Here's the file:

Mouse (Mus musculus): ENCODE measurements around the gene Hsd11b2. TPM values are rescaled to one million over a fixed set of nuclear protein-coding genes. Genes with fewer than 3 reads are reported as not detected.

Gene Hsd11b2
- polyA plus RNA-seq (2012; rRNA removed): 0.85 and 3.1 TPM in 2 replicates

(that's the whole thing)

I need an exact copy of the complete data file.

Mouse (Mus musculus): ENCODE measurements around the gene Hsd11b2. TPM values are rescaled to one million over a fixed set of nuclear protein-coding genes. Genes with fewer than 3 reads are reported as not detected.

Gene Hsd11b2
- polyA plus RNA-seq (2012; rRNA removed): 0.85 and 3.1 TPM in 2 replicates